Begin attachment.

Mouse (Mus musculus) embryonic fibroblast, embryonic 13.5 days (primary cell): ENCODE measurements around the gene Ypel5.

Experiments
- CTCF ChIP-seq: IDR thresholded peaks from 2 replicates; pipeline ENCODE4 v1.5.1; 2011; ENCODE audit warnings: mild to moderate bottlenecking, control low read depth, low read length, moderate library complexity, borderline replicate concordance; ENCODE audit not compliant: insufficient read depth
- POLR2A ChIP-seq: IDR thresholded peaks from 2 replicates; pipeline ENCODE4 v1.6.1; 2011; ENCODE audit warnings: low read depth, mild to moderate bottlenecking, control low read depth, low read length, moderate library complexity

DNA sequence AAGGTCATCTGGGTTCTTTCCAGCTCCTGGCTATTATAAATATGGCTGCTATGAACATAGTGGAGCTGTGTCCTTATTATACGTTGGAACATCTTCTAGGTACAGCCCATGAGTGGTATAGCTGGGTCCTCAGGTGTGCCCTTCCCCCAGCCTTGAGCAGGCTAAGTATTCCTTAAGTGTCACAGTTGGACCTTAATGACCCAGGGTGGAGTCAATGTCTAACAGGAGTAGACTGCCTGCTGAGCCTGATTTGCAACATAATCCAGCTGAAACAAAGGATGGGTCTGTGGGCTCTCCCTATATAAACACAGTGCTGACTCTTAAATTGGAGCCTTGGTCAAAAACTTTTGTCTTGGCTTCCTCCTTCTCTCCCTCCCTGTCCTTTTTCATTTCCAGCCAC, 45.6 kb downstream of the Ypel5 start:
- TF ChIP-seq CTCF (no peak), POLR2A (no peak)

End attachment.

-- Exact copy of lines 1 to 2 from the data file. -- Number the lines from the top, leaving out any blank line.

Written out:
Mouse (Mus musculus) embryonic fibroblast, embryonic 13.5 days (primary cell): ENCODE measurements around the gene Ypel5.

Experiments